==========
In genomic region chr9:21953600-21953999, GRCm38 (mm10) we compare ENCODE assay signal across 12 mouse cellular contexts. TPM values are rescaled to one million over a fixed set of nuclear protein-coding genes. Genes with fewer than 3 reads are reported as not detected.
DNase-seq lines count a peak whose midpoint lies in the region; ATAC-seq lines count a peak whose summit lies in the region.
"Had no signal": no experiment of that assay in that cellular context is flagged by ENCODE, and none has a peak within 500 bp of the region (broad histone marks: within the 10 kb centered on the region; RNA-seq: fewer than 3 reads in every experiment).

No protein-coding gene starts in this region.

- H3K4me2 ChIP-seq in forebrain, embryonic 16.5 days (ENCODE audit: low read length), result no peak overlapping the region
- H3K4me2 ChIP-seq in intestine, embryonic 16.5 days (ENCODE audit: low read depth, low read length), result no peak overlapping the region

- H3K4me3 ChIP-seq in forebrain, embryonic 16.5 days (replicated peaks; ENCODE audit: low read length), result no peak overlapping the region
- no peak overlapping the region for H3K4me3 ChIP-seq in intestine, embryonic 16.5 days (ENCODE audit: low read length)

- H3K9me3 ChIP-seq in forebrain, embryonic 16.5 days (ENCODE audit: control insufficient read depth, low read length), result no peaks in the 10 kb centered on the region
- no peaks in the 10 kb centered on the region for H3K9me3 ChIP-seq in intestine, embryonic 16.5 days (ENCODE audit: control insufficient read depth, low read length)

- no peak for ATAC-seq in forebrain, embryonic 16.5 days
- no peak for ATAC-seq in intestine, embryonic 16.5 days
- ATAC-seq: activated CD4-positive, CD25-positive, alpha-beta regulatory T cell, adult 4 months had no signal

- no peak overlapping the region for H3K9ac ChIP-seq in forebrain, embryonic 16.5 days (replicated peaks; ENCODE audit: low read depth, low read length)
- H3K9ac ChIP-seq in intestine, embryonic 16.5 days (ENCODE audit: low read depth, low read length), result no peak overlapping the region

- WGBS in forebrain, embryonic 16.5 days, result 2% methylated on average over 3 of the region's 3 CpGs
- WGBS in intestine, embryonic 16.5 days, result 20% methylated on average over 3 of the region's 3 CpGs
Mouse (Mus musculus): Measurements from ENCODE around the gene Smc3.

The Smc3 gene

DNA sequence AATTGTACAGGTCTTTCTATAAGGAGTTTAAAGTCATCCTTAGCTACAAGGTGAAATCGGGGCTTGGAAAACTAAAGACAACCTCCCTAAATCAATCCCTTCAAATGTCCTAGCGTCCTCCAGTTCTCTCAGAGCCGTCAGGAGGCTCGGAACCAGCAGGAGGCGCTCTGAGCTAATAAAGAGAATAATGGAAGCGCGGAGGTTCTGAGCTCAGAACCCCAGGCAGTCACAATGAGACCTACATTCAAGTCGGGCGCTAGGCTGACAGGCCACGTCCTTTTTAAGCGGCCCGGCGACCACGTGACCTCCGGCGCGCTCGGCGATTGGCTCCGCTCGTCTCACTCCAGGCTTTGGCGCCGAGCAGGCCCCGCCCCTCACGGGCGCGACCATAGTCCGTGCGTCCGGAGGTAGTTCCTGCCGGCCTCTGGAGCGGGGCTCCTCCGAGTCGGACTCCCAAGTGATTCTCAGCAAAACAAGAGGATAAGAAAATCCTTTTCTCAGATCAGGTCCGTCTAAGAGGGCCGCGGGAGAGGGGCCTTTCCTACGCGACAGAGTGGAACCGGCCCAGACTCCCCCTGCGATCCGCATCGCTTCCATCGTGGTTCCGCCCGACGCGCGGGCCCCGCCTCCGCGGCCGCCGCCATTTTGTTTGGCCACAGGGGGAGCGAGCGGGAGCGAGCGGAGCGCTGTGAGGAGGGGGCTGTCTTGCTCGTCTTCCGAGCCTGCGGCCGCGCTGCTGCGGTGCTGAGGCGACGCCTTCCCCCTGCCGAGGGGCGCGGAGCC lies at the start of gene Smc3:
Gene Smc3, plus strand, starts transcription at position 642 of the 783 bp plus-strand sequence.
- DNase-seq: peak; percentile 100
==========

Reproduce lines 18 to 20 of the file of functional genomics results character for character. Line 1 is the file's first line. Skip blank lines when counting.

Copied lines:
Mouse (Mus musculus): Measurements from ENCODE around the gene Smc3.

The Smc3 gene

DNA sequence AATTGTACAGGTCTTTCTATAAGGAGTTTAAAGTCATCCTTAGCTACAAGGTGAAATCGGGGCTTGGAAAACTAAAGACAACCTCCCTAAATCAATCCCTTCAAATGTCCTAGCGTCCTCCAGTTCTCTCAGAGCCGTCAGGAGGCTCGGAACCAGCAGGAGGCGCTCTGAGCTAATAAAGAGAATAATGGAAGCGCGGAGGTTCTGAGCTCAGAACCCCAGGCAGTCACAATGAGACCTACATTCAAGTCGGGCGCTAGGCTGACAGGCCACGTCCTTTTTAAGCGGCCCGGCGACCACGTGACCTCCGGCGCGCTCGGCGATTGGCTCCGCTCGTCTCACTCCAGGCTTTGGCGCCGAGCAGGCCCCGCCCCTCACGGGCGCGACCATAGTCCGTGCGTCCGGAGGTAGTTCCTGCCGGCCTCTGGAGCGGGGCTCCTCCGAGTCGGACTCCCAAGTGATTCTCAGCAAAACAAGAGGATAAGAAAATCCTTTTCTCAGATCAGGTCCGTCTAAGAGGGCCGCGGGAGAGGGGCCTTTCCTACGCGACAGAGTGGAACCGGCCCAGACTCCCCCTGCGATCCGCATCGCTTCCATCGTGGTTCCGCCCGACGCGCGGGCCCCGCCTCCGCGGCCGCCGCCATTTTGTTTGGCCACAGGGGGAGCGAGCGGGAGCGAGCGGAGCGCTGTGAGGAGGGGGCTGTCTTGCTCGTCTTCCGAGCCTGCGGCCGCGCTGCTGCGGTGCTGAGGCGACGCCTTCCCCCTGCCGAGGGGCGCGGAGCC lies at the start of gene Smc3: